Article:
I’ve been spending a great deal of time listening to Vietnamese Zen Master Thich Nhat Hanh (Thay). There are many lessons posted online of him teaching at the Plum Village Monastery. He relaxes me on the train ride home from work and I’ve learned some things about the practice of Buddhism that fascinate me. The practical application of the lessons are interesting.
Music is an important part of the monk’s tradition whether it be chanting, bells, or drums. One drum in particular is the Damaru, a small double sided hand drum. There is a leather string tied over the narrow middle part of it, where knotted, wooden or bone ends make of rattling sound on the drum’s membranes, when swung.
According to its description: It is a small drum with two sides separated from each other by a thin neck – like structure symbolizes the two utterly dissimilar states of existence, unamani fest and manifest. Damaru has a resonator which is anywhere from 4 – 10 inches in length and 3 – 8 inches in diameter. The resonators are laced together with cords. The knots on each end strike both heads to produce a rattling sound. This is affected by rotating drum rapidly in alternating directions. The pitch is bent by squeezing lacing. When a damaru is vibrated it produces dissimilar sound which are fused together by resonance to create to create one sound. The sound thus produced symbolizes Nada, the cosmic sound of AUM, which can be heard during deep meditation.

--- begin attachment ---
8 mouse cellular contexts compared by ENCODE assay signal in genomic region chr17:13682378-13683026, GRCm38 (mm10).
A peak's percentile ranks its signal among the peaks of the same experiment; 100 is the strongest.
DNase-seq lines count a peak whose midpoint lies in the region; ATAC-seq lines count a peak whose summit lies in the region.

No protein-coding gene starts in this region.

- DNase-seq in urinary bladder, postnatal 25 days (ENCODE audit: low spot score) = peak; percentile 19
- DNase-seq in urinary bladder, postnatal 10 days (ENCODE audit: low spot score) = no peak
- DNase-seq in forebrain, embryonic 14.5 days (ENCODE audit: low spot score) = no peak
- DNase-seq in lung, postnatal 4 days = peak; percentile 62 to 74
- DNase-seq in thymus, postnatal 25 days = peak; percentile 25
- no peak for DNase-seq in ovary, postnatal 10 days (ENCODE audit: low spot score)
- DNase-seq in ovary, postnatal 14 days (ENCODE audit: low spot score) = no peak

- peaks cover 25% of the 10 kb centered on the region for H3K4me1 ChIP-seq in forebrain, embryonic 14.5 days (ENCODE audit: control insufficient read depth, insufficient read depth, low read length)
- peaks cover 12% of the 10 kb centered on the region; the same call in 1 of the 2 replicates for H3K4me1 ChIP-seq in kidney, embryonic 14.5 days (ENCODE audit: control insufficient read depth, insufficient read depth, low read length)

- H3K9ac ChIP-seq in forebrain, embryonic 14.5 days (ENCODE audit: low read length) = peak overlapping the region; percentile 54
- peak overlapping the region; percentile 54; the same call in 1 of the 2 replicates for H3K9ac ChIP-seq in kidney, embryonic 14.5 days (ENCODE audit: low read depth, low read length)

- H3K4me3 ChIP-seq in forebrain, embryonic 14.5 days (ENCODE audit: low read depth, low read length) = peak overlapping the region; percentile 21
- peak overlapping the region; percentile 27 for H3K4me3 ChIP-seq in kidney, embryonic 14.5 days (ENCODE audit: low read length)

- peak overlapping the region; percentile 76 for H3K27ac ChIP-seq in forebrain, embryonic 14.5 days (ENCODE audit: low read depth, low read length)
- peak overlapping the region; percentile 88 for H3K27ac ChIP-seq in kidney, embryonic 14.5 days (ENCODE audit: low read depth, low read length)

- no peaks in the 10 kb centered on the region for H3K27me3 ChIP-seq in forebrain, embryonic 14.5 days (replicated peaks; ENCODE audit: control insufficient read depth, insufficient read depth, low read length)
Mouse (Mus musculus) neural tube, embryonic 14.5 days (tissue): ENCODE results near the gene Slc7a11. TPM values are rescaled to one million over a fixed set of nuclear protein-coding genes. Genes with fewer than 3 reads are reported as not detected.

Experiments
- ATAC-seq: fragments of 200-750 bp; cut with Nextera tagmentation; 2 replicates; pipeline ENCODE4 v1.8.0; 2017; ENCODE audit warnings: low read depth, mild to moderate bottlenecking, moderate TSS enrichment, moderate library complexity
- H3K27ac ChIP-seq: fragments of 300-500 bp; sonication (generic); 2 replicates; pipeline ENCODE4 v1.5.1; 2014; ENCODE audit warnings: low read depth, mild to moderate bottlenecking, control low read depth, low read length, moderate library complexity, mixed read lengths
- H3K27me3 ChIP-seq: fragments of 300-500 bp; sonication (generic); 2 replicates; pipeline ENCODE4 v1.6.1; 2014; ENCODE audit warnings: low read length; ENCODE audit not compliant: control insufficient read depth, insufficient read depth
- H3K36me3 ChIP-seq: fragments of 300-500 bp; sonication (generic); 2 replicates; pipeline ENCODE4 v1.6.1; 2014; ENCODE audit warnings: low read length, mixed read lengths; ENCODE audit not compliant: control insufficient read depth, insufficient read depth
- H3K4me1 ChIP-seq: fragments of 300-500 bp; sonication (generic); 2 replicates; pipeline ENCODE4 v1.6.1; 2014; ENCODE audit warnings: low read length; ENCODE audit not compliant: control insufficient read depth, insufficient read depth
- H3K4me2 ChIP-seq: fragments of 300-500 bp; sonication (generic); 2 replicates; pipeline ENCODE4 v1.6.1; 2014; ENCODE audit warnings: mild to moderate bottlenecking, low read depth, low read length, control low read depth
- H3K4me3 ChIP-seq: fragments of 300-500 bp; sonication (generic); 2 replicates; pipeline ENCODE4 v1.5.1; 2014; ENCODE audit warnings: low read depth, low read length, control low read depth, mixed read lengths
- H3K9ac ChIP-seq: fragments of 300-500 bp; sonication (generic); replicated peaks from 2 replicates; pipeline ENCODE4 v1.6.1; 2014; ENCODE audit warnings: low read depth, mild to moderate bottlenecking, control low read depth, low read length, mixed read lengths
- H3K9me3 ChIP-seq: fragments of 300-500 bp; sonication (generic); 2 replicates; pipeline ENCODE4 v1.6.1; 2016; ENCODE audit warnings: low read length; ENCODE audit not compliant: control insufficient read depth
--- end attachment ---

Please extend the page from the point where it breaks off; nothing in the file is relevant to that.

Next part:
Like many ancient religious practices drums are commonly used for ceremonial purposes.